2020: two knitting charts to celebrate the new year

2020: two knitting stitch pattern charts for the new year

Happy New Year! (A couple of days early, but I’ll be posting a Patreon word on Wednesday.)

I turn the digits of the year into a knitting chart each year. This is one of those times that the design is such that turning a given set of numbers into a chart produces a traditional design.

This year’s chart was easily converted into a mosaic knitting chart so you get both this time! (I don’t think the mosaic design is a traditional pattern, though it could easily be.)

Follow link for charts and more information

How I make pictures of stranded knitting

I’ve been noodling around for years, trying to find a consistent way of producing images that look like stranded knitting that make me happy. I think I’m finally there. I’m going to share an overview of what I do, just because. It’s written for people who already know how to use vector art software (Adobe Illustrator, Inkscape, or other programs like that). I explain what I do, but not how I do it.

If you’re not comfortable with that kind of software, Chart-Minder.com is a reasonable alternative. I used it for quite a while. It doesn’t quite work out for the effect I have in mind, but if you want to design colorwork, it’s good for that aspect.

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Magician: a needlework chart for any craft

sample of Magician: a needlework chart for any craft, by Naomi Parkhurst (Looks approximately like stranded colorwork in knitting)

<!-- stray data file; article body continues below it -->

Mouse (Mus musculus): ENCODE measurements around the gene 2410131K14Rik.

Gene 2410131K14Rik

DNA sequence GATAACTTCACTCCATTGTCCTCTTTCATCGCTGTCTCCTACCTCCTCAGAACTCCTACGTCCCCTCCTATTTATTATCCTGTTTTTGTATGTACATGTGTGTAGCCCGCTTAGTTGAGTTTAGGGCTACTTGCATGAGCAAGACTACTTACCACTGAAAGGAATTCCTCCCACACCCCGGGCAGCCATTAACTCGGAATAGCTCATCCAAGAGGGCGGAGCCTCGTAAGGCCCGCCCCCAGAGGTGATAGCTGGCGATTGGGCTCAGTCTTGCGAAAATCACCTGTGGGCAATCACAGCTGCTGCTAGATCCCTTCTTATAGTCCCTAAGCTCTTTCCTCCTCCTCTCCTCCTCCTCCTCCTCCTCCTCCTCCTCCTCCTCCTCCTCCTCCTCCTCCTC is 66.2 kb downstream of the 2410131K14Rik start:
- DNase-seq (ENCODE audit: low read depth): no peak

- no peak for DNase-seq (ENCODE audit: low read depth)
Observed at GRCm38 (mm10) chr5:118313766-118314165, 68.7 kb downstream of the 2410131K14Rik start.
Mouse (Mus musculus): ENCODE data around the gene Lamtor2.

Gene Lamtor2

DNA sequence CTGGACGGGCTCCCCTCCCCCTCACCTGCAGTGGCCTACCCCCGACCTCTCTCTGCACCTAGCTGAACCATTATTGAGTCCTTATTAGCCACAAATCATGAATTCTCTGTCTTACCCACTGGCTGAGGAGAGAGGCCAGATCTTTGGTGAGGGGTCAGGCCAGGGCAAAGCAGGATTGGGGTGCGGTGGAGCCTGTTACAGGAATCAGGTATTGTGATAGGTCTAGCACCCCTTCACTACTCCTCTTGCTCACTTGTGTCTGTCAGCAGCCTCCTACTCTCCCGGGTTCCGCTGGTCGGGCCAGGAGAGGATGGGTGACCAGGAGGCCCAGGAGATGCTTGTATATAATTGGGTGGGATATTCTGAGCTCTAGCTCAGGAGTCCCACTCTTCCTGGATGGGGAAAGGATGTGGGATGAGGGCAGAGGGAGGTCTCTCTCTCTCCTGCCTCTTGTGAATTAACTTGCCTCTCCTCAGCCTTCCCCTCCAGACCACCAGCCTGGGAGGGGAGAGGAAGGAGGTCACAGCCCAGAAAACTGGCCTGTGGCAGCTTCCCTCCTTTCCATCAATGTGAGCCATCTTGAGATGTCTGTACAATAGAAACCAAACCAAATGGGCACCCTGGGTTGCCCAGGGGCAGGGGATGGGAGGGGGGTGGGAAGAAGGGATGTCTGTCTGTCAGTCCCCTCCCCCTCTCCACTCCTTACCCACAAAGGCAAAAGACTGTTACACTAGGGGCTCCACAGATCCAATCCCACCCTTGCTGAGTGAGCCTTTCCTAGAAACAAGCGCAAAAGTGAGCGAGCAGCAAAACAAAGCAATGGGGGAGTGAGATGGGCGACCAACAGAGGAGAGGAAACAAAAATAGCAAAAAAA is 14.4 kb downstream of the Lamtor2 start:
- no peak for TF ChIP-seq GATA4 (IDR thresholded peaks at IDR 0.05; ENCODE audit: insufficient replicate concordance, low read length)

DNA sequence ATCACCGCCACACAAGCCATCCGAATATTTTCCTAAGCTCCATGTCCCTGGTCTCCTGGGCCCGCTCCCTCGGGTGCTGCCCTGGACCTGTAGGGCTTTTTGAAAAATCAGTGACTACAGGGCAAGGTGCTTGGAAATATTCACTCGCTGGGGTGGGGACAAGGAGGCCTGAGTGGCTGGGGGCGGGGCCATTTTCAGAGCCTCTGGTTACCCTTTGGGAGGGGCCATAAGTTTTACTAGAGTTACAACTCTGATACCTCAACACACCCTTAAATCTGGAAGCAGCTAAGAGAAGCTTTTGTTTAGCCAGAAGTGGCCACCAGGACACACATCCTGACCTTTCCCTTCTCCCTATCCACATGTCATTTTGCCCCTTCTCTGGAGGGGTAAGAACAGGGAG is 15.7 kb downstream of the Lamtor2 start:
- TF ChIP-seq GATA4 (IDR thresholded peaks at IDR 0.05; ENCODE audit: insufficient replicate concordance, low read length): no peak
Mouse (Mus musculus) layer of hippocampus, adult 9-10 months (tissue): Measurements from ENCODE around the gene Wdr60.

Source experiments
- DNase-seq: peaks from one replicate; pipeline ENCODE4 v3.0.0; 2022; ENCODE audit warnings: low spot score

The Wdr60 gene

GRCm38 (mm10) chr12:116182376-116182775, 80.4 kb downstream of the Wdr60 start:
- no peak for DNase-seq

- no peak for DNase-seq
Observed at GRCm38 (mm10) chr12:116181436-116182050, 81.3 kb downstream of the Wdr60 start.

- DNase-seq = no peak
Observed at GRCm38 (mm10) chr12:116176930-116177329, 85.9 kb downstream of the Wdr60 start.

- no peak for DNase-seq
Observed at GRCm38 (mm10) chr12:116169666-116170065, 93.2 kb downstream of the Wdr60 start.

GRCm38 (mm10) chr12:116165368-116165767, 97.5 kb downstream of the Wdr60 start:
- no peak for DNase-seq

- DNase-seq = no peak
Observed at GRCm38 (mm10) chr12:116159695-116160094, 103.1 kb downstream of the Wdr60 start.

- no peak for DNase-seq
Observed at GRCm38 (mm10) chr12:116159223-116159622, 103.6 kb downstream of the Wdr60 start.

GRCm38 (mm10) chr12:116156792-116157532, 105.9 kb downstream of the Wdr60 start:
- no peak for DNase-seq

The random number generator picked Magician from the suggestions for this post, suggested by Bookwyrm, one of my Patreon supporters.

I usually develop a complicated knitting stitch pattern for each word, but I also like to provide a basic chart for any craft that’s worked on a grid: beads, cross stitch, whatever. I also try to provide at least some digital art of the pattern repeated all over not as a chart. It doesn’t necessarily look like a finished object for any particular craft, but I just want to give a sense of it in use. (I try to make it look like knitting when it’s got floats short enough for easy stranded knitting.)

Follow link for charts and more information

Magician: a lace knitting stitch pattern

Happy Solstice! (In this hemisphere, it’s winter; in the southern hemisphere, it’s blazing summer.)

The first word I drew from the words suggested on Patreon this month is Magician, suggested by Bookwyrm, a Patreon supporter.

Each month, my Patreon backers have the chance to suggest words for me to encode as knitting stitches. I make three of these into knitting stitches each month: the second and third (posted on the first day of the next month) are drawn from the collection of new words; the first is drawn from the collection of unused words. A random number generator helps me choose these, and then I get to work, first turning the letters into numbers, then charting the numbers onto grids in various ways. Finally, when I make the chart into lace, I turn the marked squares into yarnovers and work out where to place the corresponding decreases. (I usually make lace; occasionally I make cables instead.) I also make a chart for any craft that uses a square grid for designing; this goes in a separate post.

The stitch patterns are not meant in any way to look like the original words; the words are the seeds of my creativity.

Follow link for charts and instructions

Lace-cable feather chevron: a knitting stitch pattern

Lace-cable feather chevron: a stitch pattern by Naomi Parkhurst (swatch photo)

Sometimes when I design a larger stitch pattern, there’s a part of it that I think would be good as a smaller pattern. I think of these as excerpts or outtakes.